City Council Votes to Ban Smoking In All of Boston’s Public Parks

The proposal was sponsored by the mayor himself.

Cigarette photo via Shutterstock.com

Cigarette photo via Shutterstock.com

The city is waiting on the signature of Mayor Tom Menino before officially banning people from smoking cigarettes and marijuana in all of Boston’s public parks.

During a hearing yesterday, the City Council voted in favor of the ban, which would force those who break the law to cough up $250 in fines every time they are caught lighting up where they are not supposed to. “The intent of the regulation is to protect Boston’s parks, and to ensure that Boston’s parks and recreational places are safe, clean, and healthy for all residents,” said Councilor Matt O’Malley, chairman of the Committee on Government Operations.

O’Malley put the legislation before the full council on Wednesday, following a public hearing a day prior, where he said no one spoke in opposition of the idea.

Once approved by Menino, and officials from the Parks Department, anyone caught smoking cigars, cigarettes, pipes, or “other lighted or vaporized substances,” in places operated and controlled by the city, would be subject to the hefty fines.

The ban—the brainchild of several city agencies, including the Public Health Commission and Parks Department—would update an existing law which keeps people from smoking at parks specifically for children, by inserting a subsection to cover all of the public areas overseen by the city. The law, once signed, will be enforced by park rangers and the Boston Police Department, according to O’Malley.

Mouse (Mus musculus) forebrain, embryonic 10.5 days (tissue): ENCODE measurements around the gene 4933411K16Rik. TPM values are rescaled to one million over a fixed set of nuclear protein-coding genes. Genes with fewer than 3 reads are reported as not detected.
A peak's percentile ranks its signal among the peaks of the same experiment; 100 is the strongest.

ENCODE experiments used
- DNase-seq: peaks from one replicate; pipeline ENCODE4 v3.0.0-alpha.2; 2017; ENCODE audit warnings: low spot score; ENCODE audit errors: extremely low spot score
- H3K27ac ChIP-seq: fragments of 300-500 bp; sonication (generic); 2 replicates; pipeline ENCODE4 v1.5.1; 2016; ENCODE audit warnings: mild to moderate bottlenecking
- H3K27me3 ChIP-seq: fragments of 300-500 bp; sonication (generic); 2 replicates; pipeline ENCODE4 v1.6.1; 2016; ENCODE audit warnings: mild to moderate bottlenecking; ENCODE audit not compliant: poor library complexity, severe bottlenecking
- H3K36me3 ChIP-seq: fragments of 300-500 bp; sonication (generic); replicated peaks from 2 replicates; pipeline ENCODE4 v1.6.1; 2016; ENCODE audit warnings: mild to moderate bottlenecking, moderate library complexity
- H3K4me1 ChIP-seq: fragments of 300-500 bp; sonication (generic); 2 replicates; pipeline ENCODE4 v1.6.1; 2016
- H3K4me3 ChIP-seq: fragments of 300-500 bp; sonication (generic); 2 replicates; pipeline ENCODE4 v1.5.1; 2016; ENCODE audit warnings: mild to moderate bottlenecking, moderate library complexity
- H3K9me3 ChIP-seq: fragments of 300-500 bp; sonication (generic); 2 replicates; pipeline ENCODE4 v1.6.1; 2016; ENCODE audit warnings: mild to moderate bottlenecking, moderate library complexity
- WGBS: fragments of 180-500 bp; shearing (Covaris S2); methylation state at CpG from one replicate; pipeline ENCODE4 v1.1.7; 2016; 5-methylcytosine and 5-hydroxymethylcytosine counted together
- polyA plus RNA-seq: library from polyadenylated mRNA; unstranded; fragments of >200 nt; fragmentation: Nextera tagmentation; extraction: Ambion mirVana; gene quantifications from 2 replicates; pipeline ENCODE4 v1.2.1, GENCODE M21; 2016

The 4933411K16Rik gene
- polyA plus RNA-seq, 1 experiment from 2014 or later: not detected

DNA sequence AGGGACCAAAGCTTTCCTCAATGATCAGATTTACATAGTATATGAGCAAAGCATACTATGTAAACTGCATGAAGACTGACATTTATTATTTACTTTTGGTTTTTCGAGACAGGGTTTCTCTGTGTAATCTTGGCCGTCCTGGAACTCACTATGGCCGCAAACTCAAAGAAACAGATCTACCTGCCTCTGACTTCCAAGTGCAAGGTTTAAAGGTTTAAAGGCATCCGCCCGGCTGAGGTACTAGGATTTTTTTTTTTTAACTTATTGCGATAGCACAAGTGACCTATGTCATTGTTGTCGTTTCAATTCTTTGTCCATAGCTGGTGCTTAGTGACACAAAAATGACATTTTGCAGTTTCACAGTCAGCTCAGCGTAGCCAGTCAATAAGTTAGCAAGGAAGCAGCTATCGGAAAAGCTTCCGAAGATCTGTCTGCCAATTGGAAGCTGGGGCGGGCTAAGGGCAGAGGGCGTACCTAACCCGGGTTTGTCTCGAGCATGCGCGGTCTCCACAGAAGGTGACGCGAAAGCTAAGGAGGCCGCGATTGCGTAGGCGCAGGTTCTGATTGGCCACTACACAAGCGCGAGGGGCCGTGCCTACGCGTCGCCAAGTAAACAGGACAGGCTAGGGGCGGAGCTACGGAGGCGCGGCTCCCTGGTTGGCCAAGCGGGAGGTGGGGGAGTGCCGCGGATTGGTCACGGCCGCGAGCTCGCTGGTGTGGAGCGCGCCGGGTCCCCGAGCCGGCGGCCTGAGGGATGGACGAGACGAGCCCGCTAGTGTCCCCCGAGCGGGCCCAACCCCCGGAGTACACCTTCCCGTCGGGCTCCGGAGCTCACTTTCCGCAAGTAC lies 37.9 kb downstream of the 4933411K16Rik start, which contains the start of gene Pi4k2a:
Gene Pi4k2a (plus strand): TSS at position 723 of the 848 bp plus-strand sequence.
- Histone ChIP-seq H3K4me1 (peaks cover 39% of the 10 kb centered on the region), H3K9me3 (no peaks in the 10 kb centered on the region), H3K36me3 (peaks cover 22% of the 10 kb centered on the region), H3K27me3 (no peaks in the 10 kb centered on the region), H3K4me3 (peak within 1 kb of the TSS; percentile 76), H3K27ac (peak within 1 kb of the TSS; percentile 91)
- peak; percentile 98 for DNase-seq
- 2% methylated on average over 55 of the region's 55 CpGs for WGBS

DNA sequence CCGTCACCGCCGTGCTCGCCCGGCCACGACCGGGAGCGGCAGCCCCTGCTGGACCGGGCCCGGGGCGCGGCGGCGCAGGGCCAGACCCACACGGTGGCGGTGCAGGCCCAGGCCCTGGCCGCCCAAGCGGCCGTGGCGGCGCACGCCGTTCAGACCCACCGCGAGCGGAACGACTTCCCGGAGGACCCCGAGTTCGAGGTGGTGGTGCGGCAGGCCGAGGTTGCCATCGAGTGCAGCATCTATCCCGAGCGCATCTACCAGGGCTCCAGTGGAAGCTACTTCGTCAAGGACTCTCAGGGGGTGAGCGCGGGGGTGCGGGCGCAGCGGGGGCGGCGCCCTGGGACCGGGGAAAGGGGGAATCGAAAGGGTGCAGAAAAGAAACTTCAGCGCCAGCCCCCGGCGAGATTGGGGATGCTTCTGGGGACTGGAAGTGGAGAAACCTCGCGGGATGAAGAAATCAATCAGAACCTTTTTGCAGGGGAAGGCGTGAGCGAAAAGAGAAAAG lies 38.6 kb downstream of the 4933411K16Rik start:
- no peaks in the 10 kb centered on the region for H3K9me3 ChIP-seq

“This is something this body has talked about before,” O’Malley said. “This is something cities and towns throughout the Commonwealth have been doing. This is not a new thing…it’s a public health issue…this is the right thing to do.”

He said Boston will “again lead the way,” referencing Menino’s initiative to curb smoking in bars and restaurants during his time in office. The ban will extend to cemeteries, parks, golf courses, and other areas that are public space. “It doesn’t ban smoking outside, it’s just simply in parks,” O’Malley said.

Dot Joyce, spokesperson from Menino’s office, said this has been in the works in some form since medical marijuana was legalized. “[The city] has been studying the issue since the marijuana law passed. It makes sense to protect and help all individuals using our public parks, and to be able to allow them to have the ability to breathe fresh air without concern for either marijuana smoke or cigarette smoke,” she said.

The proposal stems from an idea put out there by Councilor Bill Linehan last August, which would have held pot-smokers accountable for lighting up in parks like Boston Common by raising the cost of a citation to $200.

On Wednesday, Linehan commended the city council, and Menino’s administration, for improving his original proposal and moving forward with a new angle. “I’ll be supporting this,” he said.

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  • http://www.mikecann.net/ Mike Cann

    Us smokers we are unsafe for Boston! Wow. Nice piece of bigotry from City Councilor O’Malley….Having a cop harass me over a smoke doesnt make us safer. It makes you a bigot O’Malley.

  • massvocals

    here again , reps engaging in attacks on the people rights consideration to number of citizen who smoke in the park . Matters not lame duck mayor signs or not ” right now in this nisi moment ” …it must be met with a protest and march to the state house in great numbers in my opinion .